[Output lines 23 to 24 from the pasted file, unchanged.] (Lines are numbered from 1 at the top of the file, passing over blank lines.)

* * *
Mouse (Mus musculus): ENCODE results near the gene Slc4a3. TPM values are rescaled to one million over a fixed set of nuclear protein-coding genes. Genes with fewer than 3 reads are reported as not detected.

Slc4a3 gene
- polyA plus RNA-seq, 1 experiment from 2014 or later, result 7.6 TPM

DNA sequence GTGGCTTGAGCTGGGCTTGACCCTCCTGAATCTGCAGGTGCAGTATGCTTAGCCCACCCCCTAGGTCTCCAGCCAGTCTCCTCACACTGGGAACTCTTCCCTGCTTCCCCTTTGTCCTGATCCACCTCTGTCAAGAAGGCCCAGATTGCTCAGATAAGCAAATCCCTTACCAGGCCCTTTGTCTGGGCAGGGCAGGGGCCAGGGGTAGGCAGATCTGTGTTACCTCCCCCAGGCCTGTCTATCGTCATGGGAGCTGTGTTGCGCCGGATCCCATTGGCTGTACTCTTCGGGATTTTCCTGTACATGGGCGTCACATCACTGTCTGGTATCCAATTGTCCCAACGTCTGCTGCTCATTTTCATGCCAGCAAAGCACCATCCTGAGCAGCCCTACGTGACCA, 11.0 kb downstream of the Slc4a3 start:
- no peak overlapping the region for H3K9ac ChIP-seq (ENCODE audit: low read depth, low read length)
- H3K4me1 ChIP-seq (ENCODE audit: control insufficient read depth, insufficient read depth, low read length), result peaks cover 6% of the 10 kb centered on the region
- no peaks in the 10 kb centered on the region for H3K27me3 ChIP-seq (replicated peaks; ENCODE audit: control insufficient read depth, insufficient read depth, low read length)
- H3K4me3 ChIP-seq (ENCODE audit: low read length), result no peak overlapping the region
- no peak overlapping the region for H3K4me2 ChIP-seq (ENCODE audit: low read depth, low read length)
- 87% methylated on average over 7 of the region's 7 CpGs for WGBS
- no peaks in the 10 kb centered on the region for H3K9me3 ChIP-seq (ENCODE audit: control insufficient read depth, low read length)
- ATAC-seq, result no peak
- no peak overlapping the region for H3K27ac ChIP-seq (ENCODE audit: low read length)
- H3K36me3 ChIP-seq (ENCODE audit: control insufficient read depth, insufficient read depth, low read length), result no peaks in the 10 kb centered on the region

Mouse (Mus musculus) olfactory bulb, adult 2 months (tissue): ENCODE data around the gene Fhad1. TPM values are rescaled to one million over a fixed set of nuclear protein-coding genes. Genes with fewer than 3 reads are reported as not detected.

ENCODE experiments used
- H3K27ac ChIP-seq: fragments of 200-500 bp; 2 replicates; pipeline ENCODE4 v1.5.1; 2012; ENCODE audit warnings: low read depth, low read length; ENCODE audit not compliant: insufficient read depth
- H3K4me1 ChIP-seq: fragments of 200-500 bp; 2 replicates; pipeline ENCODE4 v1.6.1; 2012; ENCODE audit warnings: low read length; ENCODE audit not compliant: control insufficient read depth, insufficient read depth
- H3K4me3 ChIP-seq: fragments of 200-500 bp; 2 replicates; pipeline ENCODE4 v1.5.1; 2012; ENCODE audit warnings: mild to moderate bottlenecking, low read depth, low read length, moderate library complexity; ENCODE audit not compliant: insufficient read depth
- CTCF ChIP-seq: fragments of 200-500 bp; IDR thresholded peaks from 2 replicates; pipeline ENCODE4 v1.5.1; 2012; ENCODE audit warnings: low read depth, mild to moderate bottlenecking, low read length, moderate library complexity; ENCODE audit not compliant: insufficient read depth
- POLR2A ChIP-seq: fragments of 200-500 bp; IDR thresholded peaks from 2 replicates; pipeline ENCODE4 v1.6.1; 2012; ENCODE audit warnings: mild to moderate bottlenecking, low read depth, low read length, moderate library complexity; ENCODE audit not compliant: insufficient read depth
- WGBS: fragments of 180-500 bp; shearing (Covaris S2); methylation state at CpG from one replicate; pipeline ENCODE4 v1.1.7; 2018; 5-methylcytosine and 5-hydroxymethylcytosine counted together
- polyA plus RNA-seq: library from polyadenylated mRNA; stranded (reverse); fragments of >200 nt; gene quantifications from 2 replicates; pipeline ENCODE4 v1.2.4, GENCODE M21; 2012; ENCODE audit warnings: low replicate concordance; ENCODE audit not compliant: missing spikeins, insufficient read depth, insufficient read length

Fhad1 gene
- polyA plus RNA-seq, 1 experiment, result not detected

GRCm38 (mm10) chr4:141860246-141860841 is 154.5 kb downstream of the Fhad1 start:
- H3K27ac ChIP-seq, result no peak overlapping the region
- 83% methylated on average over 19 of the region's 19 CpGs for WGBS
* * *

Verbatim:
- polyA plus RNA-seq: library from polyadenylated mRNA; stranded (reverse); fragments of >200 nt; gene quantifications from 2 replicates; pipeline ENCODE4 v1.2.4, GENCODE M21; 2012; ENCODE audit warnings: low replicate concordance; ENCODE audit not compliant: missing spikeins, insufficient read depth, insufficient read length

Fhad1 gene